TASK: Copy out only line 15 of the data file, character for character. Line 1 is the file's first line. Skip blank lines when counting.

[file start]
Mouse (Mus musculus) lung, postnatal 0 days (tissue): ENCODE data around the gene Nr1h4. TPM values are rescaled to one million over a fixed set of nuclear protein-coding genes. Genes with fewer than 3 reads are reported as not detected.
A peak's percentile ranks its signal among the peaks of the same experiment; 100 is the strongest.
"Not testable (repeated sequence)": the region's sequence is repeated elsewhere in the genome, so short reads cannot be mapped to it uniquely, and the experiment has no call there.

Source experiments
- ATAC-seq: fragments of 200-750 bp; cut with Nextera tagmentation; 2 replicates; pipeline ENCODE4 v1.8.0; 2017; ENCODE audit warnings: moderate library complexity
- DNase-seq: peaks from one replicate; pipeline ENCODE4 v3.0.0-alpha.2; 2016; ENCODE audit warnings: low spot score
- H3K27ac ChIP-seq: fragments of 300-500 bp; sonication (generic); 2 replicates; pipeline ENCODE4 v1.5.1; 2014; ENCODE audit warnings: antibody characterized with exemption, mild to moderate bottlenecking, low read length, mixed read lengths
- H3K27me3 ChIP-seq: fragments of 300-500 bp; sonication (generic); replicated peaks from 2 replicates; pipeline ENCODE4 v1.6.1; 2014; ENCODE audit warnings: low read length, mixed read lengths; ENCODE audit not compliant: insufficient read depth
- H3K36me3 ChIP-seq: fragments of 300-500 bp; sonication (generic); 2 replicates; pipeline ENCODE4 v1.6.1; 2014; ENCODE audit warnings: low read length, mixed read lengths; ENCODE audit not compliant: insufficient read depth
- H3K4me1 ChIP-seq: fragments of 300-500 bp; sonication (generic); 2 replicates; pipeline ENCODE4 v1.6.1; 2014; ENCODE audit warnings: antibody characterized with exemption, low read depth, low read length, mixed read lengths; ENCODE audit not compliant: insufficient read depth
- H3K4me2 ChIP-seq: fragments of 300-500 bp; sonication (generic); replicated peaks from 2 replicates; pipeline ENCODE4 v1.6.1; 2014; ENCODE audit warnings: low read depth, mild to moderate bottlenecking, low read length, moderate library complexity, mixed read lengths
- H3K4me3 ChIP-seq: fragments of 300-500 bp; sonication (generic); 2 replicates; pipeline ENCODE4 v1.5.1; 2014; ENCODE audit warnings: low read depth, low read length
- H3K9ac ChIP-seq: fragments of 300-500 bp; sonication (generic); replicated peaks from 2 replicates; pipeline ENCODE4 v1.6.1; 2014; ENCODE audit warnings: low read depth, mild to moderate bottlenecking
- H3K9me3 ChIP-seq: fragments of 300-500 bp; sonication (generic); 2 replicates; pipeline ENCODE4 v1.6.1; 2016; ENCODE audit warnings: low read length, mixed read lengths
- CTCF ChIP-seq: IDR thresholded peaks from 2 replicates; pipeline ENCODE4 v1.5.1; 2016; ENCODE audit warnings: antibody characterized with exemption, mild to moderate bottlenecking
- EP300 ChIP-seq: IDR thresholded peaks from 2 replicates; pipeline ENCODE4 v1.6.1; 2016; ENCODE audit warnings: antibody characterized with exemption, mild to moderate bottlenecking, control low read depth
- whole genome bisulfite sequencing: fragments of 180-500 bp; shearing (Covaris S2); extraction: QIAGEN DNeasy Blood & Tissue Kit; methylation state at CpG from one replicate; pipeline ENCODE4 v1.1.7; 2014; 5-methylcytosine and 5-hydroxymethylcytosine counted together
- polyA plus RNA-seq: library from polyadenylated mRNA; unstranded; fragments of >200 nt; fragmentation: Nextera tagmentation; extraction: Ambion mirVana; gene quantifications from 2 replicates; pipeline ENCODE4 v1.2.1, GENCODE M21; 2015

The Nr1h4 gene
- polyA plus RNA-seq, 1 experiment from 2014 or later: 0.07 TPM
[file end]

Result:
- CTCF ChIP-seq: IDR thresholded peaks from 2 replicates; pipeline ENCODE4 v1.5.1; 2016; ENCODE audit warnings: antibody characterized with exemption, mild to moderate bottlenecking